Unmanned railway level crossings to be phased out in five years

Between 2006-07 and 2012-13, 84 persons killed and 49 injured

Southern Railway is on course to phase out most unmanned level crossings — a frequent site of fatal accidents — in the next four to five years. In the seven years between 2006-07 and 2012-13, 84 persons had been killed and 49 injured in mishaps at unmanned railway gates.

According to Railway officials, closure of unmanned railway crossings is a core component of the Corporate Safety Plan, being implemented to continuously reduce risk levels to rail users. During 2012-13, 68 unmanned and 28 manned gates were closed across the six divisions by providing Road Over-bridges, Road Under-bridges or Limited Height Subways for road users.

As of now, there are 886 unmanned level crossings identified for closure across the divisions – a reduction from the 1,235 gates in 2008.

“Most of the fatal mishaps are due to carelessness of road users. What is sad is that these accidents can be avoided with just a minute of caution,” says S. Anantharaman, Chief Safety Officer, Southern Railway.

A fortnight-long awareness campaign directed by the Railway Board is under way, till May 30, in all divisions. Street theatre, stand-up comedy and ambush checks are all propagating one message – of being vigilant while crossing an unmanned gate.

Within the system, loco pilots are monitored for their compliance with stipulation to use the siren while approaching an unmanned gate, officials said.

Feedback indicates the screening of short films in regional languages, including Tamil, and Malayalam (featuring actor Mohanlal), is popular with the public.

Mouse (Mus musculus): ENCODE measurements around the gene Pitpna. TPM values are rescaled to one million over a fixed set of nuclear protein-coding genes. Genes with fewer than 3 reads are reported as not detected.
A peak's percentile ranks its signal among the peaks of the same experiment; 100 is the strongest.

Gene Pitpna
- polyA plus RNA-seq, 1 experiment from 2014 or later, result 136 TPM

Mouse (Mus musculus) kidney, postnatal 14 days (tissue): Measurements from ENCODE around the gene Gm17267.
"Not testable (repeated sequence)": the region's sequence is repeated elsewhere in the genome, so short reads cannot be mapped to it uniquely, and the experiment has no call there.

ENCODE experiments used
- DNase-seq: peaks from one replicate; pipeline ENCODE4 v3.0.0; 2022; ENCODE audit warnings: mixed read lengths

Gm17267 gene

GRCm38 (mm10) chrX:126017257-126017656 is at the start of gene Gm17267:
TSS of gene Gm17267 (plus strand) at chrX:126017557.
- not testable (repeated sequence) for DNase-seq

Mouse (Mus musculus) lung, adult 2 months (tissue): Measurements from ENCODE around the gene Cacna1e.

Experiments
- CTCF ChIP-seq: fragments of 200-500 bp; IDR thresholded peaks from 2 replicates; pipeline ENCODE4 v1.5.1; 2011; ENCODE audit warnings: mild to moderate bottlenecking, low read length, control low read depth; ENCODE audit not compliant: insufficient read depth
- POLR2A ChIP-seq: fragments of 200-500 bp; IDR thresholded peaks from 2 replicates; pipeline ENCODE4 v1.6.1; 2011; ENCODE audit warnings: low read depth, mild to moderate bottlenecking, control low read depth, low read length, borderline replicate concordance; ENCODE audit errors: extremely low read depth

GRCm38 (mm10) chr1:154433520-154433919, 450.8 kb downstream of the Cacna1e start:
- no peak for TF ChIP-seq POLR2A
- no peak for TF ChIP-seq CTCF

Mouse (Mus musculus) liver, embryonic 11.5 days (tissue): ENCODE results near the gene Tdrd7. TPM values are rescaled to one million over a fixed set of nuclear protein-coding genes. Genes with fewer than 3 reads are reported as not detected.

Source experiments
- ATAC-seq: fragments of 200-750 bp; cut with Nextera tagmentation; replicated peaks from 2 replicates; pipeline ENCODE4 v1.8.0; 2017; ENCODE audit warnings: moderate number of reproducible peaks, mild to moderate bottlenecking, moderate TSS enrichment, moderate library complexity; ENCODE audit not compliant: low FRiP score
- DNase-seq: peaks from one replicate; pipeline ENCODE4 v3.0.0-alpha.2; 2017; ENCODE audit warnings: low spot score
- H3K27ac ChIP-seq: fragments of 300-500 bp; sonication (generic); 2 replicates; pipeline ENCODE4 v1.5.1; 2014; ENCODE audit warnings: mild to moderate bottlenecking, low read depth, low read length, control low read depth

“We’ve observed that unmanned gates are most often used by a regular set of people in the vicinity. The awareness effort is focused on people living near an unmanned level crossing, the shanty or autorickshaw stand in the locality,” Mr. Anantharaman said.

In many places, the officials from the local RTO and police teams move incognito near unmanned gates to deal with cases of careless trespass on to the tracks.

The offenders are let off with a warning in most cases, but not before they are sensitised on two statutory provisions — Section 131 of the Motor Vehicles Act, 1988 and Section 161 of the Railway Act, 1989 — that establish a train’s right of way on the tracks and that hold vehicular trespass as a case of negligent driving.

The campaign is on overdrive in places like Madurai and Tiruchi which have a large proportion of these unmanned level crossings.

In fact, Madurai railway division has the largest number of unmanned gates (350) followed by Tiruchi (300), Salem (100) and Thiruvananthapuram (35).